Fastest lap Juan Pablo Montoya


The Hockenheim round provided one of the controversies of the season, with a first-corner clash that took three of the five title contenders out of the race. Ralf Schumacher, second behind Montoya on the grid, moved left to defend his entry to the first corner from Barrichello, and ended up pinching the Brazilian into a collision with Raikkonen, effectively eliminating all of them.

Schumacher was handed the blame post-race and given a ten-spot grid penalty for the following round. However, this was rescinded in the first-ever televised FIA appeal hearing, which decided that responsibility could not be apportioned exclusively to any one driver and in the end none of the trio was punished.

The real story of the race, however, was Williams' total dominance. From pole position, Montoya used his superior Michelin rubber and a perfectly judged three-stop strategy (most rivals stopped twice) to win by a staggering 65 seconds from Coulthard, with Trulli close behind clinching a long-overdue first podium of the season.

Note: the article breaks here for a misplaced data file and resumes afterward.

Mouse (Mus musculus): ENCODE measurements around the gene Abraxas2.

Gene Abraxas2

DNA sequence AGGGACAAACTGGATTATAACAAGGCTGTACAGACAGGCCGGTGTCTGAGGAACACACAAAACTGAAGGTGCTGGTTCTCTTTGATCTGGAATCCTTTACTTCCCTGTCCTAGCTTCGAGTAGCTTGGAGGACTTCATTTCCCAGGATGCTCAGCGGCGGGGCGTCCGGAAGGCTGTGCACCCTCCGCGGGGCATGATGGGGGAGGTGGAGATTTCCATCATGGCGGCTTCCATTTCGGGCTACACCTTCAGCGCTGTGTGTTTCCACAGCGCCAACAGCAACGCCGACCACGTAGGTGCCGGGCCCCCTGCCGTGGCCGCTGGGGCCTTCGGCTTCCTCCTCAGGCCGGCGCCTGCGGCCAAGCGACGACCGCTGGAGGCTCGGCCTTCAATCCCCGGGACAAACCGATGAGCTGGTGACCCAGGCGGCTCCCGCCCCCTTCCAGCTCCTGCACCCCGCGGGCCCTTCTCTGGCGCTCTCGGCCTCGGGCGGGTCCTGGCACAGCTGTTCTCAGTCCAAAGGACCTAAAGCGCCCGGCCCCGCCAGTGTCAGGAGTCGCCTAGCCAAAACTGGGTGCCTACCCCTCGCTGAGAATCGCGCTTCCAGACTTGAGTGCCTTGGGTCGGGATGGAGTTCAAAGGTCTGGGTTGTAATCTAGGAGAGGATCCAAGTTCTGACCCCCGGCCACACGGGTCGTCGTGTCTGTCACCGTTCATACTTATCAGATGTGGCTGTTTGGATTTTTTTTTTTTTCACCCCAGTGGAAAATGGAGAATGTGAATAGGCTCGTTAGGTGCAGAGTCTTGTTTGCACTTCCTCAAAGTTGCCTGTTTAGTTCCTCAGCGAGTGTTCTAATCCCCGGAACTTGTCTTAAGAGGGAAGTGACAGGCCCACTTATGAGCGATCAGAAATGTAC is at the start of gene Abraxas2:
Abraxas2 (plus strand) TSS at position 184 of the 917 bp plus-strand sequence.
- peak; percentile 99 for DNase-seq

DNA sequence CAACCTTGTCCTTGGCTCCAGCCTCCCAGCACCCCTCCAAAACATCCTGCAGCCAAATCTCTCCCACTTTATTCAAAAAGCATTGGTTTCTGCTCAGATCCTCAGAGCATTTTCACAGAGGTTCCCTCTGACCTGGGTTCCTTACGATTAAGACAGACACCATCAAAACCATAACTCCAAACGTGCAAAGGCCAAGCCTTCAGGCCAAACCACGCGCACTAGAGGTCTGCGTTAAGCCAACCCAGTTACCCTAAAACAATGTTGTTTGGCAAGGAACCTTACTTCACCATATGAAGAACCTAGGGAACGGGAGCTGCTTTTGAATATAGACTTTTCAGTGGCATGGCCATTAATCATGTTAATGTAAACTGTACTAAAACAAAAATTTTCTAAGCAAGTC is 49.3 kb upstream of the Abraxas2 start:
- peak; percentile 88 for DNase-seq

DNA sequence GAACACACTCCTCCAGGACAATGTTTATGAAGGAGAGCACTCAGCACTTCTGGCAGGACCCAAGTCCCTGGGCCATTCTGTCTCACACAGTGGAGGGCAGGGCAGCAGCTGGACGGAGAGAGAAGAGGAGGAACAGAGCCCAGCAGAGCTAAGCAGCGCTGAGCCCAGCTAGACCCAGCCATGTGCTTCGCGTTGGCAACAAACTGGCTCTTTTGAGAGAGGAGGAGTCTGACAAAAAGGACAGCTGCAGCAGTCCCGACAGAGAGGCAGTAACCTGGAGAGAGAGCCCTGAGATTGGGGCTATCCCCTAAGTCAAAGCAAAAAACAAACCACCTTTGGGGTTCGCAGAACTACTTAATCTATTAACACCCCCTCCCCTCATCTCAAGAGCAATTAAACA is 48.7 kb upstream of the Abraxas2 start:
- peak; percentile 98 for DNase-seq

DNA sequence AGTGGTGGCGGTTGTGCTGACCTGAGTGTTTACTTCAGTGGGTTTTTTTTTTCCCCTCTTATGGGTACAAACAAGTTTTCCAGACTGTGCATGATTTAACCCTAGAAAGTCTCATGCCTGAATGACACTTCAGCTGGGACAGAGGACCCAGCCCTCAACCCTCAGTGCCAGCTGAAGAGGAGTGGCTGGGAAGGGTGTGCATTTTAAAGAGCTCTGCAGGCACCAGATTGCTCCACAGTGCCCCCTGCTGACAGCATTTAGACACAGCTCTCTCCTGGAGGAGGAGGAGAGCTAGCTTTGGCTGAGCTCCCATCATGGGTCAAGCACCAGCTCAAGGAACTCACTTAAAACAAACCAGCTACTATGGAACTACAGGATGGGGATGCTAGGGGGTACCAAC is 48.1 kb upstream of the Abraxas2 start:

In a dismal afternoon for Ferrari, which started with Barrichello's retirement, Michael Schumacher picked up a puncture just four laps from home, dropping him from third to seventh. This boosted an already excellent result for Toyota, who saw Panis and da Matta finish fifth and sixth respectively. Wilson failed to finish in his first appearance for Jaguar, while his Minardi replacement, Dane Nicolas Kiesa came home 12th.

Click here for the grid in full.
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Summary
With the season three-quarters complete Williams were on a roll - and there looked to be little Ferrari could do about it. The Italian team and tyre suppliers Bridgestone knew they needed to pull some dramatic improvements out of the bag if they were to stem the flow, but the summer testing ban meant there was little opportunity to try out new developments. It was clear they were likely to struggle at the next round in Hungary and their only hope was some to make some real progress at the pre-Monza test in preparation for a fight-back at their home race.